Gaining Perspective

Growing up, I wasn’t the smartest kid in my class but I was the most eager one to explore my interests and hobbies. I only paid attention to the things that excited me or were somewhat fun.

During my VCE days, I did an assignment on the movie Gattaca (1997). The story was about “a genetically inferior man who assumes the identity of a superior one in order to pursue his lifelong dream of space travel (chasing his dream).” This resonated with me deeply because at a young age I was diagnosed with Thalassemia, a red blood disorder which causes excessive tiredness and fatigue which led to doctors advising that I had a mild learning disability. Maybe that's why I was more interested in catching insects than reading books.

Knowing this did not anchor my curiosity and motivation, but instead, it drove me forward - wanting to beat all odds.During my last high school years, I figured that university was just not for me although I was accepted into Electrical Engineering. I wanted to get a job and start from the bottom. Any job that was practical and taught me about interpersonal skills would tick the box. Before my 8-year career run at the bank, I held a number of different roles which included: sales consultant, customer service advisor, hospitality work, personal trainer, landscaping apprentice, telecommunications assistant, retail assistant, shop assistant and factory line worker. All these past jobs played a critical part in my life's journey and more importantly it has lead me to where I am today.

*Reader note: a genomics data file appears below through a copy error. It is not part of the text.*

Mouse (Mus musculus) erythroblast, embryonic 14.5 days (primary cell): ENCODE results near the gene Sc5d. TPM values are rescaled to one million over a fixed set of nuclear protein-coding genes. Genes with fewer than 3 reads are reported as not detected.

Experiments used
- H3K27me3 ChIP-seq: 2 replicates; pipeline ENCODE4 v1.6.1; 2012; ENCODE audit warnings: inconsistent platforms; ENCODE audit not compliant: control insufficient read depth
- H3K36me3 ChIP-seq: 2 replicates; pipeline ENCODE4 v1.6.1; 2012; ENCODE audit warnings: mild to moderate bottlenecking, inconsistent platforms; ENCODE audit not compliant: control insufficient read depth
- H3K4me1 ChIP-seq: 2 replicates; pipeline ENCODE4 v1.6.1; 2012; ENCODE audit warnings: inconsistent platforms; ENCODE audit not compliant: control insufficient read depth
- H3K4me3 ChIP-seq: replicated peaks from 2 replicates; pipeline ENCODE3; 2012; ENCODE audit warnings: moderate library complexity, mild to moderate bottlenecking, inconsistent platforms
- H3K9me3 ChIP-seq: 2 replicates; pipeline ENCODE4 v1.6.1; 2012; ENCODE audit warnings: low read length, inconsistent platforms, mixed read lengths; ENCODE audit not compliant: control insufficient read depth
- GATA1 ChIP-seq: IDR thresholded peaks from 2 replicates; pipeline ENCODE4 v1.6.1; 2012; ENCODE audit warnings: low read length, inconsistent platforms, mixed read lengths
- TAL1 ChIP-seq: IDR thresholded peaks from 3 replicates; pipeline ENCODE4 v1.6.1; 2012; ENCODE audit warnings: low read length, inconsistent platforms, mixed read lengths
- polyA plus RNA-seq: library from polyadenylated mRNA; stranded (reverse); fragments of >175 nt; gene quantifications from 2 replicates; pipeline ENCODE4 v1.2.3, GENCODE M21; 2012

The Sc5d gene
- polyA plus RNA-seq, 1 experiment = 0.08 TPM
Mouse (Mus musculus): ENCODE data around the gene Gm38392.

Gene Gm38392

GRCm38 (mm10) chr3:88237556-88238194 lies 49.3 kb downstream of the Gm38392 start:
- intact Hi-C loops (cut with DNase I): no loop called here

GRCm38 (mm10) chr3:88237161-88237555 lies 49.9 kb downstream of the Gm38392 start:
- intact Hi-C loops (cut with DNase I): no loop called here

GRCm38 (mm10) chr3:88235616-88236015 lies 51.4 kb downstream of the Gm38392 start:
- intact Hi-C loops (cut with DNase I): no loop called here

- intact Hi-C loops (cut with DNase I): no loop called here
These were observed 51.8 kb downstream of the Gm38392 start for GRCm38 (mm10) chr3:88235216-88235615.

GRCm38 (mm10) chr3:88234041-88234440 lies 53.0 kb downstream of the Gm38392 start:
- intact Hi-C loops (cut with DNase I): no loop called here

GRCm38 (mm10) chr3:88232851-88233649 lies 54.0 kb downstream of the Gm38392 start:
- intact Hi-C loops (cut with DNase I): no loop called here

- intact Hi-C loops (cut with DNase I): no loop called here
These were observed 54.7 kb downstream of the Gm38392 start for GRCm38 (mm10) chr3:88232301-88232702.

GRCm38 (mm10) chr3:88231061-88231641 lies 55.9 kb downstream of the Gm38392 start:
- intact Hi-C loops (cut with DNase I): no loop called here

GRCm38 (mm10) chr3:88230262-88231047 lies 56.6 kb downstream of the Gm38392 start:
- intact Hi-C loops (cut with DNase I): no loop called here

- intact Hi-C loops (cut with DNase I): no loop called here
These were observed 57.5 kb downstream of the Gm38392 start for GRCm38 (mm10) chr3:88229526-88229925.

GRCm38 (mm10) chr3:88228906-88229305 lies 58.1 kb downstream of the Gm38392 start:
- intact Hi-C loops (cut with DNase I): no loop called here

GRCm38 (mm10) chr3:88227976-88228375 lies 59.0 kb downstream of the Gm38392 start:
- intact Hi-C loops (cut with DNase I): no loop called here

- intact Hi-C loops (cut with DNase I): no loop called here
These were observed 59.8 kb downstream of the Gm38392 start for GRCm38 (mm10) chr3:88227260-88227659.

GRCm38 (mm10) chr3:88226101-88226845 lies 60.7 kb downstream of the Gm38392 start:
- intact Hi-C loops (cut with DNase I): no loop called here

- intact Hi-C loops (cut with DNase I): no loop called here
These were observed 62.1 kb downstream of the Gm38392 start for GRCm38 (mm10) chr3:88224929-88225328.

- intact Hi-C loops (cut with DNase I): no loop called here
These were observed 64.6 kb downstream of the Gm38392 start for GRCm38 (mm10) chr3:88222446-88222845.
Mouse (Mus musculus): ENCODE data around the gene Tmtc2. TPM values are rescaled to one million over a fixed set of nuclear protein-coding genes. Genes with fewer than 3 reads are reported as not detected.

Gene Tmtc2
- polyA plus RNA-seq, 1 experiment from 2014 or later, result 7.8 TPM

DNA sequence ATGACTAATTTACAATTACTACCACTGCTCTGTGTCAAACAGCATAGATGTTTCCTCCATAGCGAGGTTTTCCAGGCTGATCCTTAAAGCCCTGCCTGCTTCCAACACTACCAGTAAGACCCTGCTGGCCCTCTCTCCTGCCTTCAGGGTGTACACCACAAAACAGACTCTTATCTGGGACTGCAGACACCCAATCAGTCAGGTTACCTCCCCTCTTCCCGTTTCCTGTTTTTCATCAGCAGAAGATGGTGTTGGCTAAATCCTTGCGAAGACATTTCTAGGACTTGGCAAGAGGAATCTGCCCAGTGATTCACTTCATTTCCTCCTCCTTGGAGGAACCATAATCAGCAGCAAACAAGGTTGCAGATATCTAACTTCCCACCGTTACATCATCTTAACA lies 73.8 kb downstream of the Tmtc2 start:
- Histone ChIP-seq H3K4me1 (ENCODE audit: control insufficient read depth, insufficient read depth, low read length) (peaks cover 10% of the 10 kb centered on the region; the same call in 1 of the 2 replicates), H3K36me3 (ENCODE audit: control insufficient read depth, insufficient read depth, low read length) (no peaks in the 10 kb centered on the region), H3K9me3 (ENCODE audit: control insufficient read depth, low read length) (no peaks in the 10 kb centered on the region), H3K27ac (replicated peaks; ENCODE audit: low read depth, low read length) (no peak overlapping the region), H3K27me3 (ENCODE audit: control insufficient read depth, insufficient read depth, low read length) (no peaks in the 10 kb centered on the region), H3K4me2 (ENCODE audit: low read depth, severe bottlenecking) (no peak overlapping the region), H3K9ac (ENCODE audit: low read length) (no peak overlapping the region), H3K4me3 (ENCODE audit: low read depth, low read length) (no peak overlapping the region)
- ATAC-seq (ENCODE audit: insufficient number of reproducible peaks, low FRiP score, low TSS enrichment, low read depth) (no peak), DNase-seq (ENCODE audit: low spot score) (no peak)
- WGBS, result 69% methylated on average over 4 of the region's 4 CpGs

When my parents came to Australia from Vietnam as immigrants, I remembered them struggling to get a stable job and constantly mulling over money. The day when I first got a permanent full-time job at the bank, I was thinking “I bloody made it! Now I can take care of mum and this will be my ticket to happiness!” My family was over the moon, in their mind I had made something of myself by finding a stable white collar job - not to mention the great benefits that came with it. I recalled one of my uncles saying, “You better stick with this job, it will be good for you”. I am not going to lie, being accepted to a major financial institution without any formal qualifications under my belt, felt pretty awesome. I felt like this was my calling and I was going to go places.

My time at the bank was fun and enjoyable, I was on a comfortable salary, met a lot of weird yet amazing people by working in different departments, made some lifetime friends who I now proudly call my family. However, I worked to live and lived for the weekends. I was enjoying the rewards but I was just enduring the journey and I soon realised that my joys and passion were outside of work. It was getting harder and harder to wake up everyday as I was miserable and it affected my ability to work productively. Looking back, I can say that it’s about the journey not the destination.

The night that Tony and I created the brand, we were having drinks on his apartment balcony. It happened so fast that I wasn’t even sure if he was serious about it. Within a week we had met with a graphic designer - came up with a name, logo and the rest was history. Saibu started out as a passion project, the idea was to re-spark the minds of our community to think, to imagine, create and interact. We strongly believed that this was slowly dying in our society and we felt others would have the same view and support us by making our brand a voice for positive change. I’ll never forget that time in our first year of starting up, how one of your clients had told us how our story had inspired him to take a risk. He quit his corporate job, started his own business and all this happened just before his second fitting! That was the time when I realised that we truly had something special and Saibu was bigger than yourselves.